Capture and Awareness Information

When starting your investigation, create an initial word list of terms and develop additional, helpful words to add that you might not have thought of before. For example, suppose your case involves maintenance men who had been in escalator accidents. The client doesn’t want information about accidents involving patrons (of which there are hundreds), but, specifically, the client wants to know about the workers who repair and maintain movable floors and stairs.

Using a Taxonomy

Taxonomy is a classification system. For our escalator example, use Google or another search engine to search for the key terms “escalator, accident, maintenance.” Your search will reveal that there are other terms that can also work for this search. You are now developing a word taxonomy—a list of all possible terms and expressions that might get you closer to relevant research that might produce answers.

Organized into three columns, your taxonomy list for the escalator example would look like this:

During your search, you may find a brand-new lead and want to pursue it. Don’t go down that rabbit hole. You will be better served if you finish the original inquiry, and then return to the new lead. This disciplined, “to-the-end” approach keeps you focused and prevents you from wandering, scatterbrained, around the Internet.Record this list in a computer file; also keep descriptive notes for yourself in that file.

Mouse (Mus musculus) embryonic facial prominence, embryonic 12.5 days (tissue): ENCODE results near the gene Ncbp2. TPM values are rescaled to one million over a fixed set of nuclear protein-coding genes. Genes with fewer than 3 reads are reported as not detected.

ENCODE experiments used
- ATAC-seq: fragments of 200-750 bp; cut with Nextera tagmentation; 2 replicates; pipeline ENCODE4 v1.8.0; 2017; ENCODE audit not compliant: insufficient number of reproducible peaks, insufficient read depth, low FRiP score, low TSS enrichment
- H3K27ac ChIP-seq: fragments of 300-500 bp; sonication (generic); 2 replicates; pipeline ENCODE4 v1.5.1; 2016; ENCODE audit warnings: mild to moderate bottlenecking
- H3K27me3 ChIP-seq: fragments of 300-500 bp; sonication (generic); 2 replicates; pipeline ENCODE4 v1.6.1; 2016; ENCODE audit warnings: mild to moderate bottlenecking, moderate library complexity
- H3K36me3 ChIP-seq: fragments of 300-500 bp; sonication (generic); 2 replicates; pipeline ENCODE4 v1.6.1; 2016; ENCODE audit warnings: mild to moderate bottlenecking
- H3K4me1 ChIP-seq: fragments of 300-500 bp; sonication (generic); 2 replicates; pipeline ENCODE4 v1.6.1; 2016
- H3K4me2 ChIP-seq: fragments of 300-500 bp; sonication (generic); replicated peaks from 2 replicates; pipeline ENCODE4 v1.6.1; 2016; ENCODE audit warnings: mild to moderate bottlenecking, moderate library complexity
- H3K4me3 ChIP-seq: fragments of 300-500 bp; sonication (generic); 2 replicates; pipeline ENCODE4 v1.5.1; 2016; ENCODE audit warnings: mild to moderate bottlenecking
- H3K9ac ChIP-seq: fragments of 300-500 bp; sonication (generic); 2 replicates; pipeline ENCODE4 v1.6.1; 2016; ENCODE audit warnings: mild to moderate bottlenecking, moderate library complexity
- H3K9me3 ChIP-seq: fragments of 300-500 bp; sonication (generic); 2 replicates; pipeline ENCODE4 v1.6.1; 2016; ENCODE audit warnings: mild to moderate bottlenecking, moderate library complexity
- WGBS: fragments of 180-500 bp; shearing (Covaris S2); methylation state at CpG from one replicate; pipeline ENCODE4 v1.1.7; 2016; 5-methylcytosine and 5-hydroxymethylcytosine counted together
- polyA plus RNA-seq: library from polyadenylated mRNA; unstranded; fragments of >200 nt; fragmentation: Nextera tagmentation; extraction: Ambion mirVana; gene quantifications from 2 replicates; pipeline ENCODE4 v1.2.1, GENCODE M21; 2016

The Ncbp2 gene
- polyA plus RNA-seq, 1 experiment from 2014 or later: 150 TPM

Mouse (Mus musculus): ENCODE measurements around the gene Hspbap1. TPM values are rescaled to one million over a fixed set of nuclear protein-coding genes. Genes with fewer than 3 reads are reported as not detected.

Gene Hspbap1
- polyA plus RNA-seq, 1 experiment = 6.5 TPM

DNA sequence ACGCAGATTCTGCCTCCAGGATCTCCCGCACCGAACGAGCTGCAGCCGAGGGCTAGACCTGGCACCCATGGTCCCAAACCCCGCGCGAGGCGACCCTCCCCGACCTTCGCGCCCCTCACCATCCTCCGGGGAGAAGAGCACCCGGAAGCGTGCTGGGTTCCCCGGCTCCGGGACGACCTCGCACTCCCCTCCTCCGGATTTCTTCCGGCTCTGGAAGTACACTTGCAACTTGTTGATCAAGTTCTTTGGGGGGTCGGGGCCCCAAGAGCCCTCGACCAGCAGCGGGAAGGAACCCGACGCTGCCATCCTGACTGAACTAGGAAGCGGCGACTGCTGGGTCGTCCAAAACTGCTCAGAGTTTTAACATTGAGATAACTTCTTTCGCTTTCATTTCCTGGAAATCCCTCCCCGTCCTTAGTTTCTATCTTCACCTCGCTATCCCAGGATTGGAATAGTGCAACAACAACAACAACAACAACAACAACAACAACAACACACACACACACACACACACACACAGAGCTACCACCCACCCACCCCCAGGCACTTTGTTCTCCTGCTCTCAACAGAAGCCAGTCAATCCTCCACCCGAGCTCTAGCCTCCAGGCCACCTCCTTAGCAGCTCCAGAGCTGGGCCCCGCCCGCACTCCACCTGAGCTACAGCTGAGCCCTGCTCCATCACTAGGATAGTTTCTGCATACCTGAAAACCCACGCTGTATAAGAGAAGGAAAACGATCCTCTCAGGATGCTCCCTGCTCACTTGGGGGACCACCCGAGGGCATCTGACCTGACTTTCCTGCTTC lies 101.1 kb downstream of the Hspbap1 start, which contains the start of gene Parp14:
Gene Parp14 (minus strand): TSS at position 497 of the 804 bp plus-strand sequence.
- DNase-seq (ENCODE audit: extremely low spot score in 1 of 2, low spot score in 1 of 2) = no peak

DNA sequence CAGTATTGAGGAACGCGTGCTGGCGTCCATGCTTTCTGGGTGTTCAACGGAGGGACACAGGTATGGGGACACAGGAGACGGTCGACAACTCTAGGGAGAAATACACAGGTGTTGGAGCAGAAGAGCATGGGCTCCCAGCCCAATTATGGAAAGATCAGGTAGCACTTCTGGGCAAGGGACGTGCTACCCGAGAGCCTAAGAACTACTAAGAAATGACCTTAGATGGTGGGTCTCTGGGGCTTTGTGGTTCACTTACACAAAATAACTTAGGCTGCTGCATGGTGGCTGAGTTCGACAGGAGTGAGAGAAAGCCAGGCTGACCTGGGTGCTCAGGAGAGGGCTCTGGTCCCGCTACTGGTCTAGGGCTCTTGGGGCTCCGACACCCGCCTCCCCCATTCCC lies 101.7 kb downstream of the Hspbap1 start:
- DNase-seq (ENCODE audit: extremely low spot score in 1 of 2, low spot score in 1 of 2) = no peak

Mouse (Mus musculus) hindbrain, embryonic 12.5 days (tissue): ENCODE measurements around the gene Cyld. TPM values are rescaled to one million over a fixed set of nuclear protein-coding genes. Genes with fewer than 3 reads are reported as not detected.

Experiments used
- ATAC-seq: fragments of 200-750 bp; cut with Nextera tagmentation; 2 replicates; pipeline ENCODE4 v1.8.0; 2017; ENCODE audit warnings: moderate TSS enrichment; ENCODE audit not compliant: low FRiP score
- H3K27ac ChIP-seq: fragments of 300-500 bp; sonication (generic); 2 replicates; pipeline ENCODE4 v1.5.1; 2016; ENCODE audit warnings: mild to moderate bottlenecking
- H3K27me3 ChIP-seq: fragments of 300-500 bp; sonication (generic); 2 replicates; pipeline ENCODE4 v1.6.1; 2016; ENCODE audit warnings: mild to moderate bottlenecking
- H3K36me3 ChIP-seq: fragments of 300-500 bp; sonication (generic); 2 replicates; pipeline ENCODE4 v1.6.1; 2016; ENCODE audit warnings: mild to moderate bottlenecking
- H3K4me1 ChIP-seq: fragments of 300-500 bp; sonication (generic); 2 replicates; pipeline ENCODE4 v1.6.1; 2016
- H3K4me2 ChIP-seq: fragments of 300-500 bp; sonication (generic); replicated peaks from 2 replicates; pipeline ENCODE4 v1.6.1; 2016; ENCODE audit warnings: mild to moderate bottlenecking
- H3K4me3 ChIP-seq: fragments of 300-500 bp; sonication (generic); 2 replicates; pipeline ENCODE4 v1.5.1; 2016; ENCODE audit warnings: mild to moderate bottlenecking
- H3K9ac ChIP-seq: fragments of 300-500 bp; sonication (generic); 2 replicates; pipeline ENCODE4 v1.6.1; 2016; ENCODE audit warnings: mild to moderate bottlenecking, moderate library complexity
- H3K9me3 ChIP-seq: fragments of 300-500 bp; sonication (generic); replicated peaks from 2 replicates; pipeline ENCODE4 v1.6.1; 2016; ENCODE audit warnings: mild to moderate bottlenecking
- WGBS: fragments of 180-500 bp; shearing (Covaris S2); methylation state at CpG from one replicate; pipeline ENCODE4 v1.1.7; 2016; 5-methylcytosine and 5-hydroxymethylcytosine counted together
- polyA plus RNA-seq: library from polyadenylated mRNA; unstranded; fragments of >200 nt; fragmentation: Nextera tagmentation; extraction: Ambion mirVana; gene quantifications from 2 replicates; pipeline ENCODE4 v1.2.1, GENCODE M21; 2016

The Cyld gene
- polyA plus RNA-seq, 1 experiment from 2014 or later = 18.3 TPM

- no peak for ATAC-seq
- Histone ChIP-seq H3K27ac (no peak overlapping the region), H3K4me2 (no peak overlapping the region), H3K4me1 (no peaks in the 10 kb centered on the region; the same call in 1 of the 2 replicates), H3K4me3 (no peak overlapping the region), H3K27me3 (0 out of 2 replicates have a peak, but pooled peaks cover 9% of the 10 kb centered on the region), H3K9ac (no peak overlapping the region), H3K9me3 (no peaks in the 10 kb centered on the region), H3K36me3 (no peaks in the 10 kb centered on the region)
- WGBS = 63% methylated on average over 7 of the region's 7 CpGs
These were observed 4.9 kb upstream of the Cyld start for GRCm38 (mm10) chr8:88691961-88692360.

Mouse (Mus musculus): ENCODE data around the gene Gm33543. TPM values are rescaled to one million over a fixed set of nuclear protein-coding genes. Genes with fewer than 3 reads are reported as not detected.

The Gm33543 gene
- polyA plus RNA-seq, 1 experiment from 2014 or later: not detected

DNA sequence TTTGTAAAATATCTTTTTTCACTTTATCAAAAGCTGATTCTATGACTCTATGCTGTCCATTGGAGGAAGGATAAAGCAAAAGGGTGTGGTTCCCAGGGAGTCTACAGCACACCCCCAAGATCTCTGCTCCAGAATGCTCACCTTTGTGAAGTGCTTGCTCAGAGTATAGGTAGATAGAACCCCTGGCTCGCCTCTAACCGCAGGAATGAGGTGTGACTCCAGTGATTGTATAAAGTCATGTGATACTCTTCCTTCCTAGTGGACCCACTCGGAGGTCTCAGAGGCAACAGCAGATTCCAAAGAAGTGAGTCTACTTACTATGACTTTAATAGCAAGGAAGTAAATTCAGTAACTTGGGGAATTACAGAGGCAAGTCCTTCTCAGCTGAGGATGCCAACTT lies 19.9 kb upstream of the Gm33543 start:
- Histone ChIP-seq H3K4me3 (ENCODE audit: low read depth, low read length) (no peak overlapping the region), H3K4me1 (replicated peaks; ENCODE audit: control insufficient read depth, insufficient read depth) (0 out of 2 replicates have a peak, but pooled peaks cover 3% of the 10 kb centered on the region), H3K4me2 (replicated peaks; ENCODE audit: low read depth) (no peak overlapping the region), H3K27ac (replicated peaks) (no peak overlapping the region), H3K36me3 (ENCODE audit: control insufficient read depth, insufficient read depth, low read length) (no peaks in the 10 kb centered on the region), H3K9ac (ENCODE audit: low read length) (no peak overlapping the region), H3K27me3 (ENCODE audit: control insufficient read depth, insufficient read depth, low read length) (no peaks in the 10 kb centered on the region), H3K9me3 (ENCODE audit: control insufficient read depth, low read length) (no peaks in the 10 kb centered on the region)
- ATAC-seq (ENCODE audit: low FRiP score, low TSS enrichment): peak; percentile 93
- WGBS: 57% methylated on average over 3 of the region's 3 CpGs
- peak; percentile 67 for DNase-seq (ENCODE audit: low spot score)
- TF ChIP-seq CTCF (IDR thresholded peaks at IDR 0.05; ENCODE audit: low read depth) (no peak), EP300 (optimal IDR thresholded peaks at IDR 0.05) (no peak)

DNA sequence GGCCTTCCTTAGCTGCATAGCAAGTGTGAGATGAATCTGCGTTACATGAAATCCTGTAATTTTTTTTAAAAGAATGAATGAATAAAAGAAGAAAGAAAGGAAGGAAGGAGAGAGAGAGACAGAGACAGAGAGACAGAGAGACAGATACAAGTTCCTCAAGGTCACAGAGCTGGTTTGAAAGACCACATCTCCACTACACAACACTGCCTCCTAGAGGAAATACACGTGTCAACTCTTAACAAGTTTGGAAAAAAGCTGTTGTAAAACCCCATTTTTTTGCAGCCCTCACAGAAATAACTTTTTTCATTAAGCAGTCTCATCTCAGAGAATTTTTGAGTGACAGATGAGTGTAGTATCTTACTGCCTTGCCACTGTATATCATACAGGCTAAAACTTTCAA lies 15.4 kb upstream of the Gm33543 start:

Documenting your research in an electronic file will pay off when you later (often much later) have to refer back to your notes to follow up on the investigation. You can electronically search one document rather than spend time digging through piles of handwritten paper notes (which, over time, might get lost). By electronically managing a word and subject directory, you can easily incorporate the items you searched for and where you looked into your final report.

Recording Your Findings

It’s important in research to establish a methodology that keeps you attuned with your research results. Try the combination approach of finding and recording information in the initial stages of gathering research.

Record the findings in a consistent way so that you can return to the search and repeat the steps. This consistent manner will help you create a more professional looking report that will benefit the client.

Use a writing style manual to help your writing be clear, clean, and precise. There are many to choose from (e.g., The Associated Press Stylebook, The Chicago Manual of Style, and the MLA Handbook, to name but a few). The key is choosing one and being consistent.